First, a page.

But Obama’s visit wasn’t the main story. Rather, a group of protesters stood outside the Reggie Lewis Center in Roxbury to give voice to Obama’s wishy-washy stance on the proposed Keystone XL pipeline. Markey has been an outspoken opponent of the pipeline, which will deliver tar sands oil from Alberta, Canada all the way through the Midwest and into the Southern United States. Protesters claim that the pipeline risks costly spills to the communities which the pipeline will flow through. While Obama has signalled that he doesn’t exactly agree with the pipeline plans, he has been timid in outright opposing it. Many see this waffling as a disappointment, as environmentalists had thought that they had a partner in Obama. You can read the complete article here.

Keystone XL protest
Protesters outside the Reggie Lewis Center in Boston

But I didn’t want to write simply in order to congratulate myself. I wanted to detail the steps that I took in order to get the piece published to show other writers how to get their work published. I was surprised with how easy it was once I got over the hurdle of putting myself out there.

First off, I recognized that I had met the editor of the Dig a few years ago when I worked at a summer camp. Who would have known that a completely unrelated job would lead to a writing gig? It goes to show you that opportunity can come from the most unlikely of places.

I got an email announcing Obama’s visit, both from a Democrat-based group and also from a environmentalist group, 350.org, that was organizing the protest. Another lesson here is get your name on as many email lists as you can. These can lead to valuable tip-offs to future stories, as well as contacts and sources for your story.

I realized that Obama would be coming to the Reggie Lewis Center, located minutes away from where I work. I figured that I could shoot down there, talk to some people, and still be out of there in time for work. I shot an email over to the editor of the Dig, asking if he would be interested in the story. As an alternative weekly, the Dig often covers environmental issues and other stories that aren’t covered in the mainstream press.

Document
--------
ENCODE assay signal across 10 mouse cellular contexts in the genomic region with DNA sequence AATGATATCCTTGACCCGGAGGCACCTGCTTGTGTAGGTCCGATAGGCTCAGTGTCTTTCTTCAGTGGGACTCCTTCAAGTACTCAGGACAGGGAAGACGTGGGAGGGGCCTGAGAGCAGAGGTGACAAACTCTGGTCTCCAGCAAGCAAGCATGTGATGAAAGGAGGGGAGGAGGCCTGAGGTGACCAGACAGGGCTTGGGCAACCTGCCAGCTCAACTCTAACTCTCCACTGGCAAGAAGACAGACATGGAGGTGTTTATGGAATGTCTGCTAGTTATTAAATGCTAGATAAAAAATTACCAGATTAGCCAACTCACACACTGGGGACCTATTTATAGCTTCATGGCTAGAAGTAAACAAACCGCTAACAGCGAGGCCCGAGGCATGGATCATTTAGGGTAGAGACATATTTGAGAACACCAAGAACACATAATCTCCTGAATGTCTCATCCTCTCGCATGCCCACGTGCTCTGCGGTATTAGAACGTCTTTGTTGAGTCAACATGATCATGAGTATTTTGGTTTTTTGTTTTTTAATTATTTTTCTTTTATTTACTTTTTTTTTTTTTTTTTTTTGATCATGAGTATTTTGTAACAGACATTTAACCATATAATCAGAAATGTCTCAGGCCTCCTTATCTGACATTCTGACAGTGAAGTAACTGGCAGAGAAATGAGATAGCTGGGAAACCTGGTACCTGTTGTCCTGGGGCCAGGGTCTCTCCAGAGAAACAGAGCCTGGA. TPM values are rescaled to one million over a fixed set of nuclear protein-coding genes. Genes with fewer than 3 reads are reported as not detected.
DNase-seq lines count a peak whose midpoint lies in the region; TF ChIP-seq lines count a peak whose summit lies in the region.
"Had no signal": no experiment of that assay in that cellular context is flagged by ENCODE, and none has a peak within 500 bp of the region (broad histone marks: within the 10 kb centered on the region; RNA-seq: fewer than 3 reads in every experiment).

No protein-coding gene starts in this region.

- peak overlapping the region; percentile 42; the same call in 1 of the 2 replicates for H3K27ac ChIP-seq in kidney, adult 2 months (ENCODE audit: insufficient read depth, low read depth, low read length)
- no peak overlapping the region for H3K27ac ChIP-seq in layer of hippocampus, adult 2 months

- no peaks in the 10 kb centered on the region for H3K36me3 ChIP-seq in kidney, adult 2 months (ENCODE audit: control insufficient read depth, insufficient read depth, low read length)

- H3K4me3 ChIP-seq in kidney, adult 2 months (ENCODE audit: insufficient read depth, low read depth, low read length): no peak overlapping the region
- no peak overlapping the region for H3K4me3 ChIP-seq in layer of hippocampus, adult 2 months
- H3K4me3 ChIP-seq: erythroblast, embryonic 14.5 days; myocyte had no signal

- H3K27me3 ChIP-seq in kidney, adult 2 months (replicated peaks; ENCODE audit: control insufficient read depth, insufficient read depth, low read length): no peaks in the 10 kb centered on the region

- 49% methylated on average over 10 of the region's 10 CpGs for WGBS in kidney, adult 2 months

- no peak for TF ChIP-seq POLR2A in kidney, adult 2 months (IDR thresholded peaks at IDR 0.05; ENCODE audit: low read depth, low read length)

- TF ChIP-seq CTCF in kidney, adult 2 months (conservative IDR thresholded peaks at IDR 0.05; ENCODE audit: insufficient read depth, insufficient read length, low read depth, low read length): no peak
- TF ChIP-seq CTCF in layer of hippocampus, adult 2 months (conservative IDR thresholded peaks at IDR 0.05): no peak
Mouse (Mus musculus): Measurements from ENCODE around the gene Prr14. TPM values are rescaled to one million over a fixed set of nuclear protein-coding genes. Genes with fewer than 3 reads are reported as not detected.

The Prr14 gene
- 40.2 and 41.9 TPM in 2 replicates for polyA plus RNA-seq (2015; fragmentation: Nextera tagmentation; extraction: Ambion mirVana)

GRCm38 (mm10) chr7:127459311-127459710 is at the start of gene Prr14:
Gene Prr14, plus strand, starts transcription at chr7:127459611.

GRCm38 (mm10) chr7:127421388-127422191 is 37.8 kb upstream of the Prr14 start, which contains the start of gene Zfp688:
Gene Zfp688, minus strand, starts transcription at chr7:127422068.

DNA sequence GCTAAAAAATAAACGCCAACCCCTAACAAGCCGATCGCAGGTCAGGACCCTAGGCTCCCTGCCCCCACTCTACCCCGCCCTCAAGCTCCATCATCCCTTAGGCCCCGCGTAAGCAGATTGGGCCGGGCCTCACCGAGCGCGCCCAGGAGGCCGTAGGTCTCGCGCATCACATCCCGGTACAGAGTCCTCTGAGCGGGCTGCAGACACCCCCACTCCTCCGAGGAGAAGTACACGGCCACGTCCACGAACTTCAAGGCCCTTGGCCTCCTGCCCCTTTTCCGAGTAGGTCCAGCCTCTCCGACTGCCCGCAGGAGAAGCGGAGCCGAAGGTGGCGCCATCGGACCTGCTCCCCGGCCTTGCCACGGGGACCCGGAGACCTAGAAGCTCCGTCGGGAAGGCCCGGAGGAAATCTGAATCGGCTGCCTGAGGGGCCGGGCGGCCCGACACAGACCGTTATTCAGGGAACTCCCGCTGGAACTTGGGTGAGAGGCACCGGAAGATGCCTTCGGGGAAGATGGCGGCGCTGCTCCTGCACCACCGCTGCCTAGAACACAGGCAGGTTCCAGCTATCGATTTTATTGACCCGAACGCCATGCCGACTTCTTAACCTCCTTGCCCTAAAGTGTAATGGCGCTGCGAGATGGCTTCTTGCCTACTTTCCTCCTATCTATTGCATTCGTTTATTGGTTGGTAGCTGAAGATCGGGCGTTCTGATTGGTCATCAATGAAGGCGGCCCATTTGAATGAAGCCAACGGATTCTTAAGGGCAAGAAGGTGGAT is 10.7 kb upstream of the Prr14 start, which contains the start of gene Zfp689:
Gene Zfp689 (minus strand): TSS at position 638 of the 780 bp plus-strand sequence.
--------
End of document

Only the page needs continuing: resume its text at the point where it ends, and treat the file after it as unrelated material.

I assumed that I wouldn’t hear back. However, within an hour I got a response that the editor was indeed “very” interested in the story. It was on.

I got to the protest, which already had a good amount of people even though Obama wasn’t to appear until hours later. I talked to a bunch of protesters including the guy who appeared to be leading the group. In addition to interviews, I snapped a few photos of protesters holding up signs. Later that day I typed up a short story, about 500 words or so, did some fact checking and research on the Keystone XL, and within an hour and a half, had a story I was happy with. I sent it over to the editor and crossed my fingers.

I hadn’t heard anything in two days. I assumed that I had written a terrible story and they wouldn’t use it after all. That was until I checked my Twitter and saw a tweet from the editor, hyping the story. I hadn’t realized that a busy editor isn’t going to personally email to tell me that my story had been published. Welcome to the real world.

Even better was the next day. I was in the middle of moving so I needed some newspapers for packing. The Dig is free so I reached into the Dig receptacle to grab a stack. On a whim I opened up the paper and, there it is, my story on page 4! I was unwittingly using my story as cushioning for my pots and pans!

Seeing my byline was exciting and boosted my confidence. Going through the process and seeing how easy it was to get this story published was a huge learning experience. I can’t stress enough how important it is to get yourself out there. I wasn’t expecting a response, nevermind get published. It’s easy to be self-defeating and think your idea is “stupid” but you will never know until you try.

That’s one down, hopefully many more to go!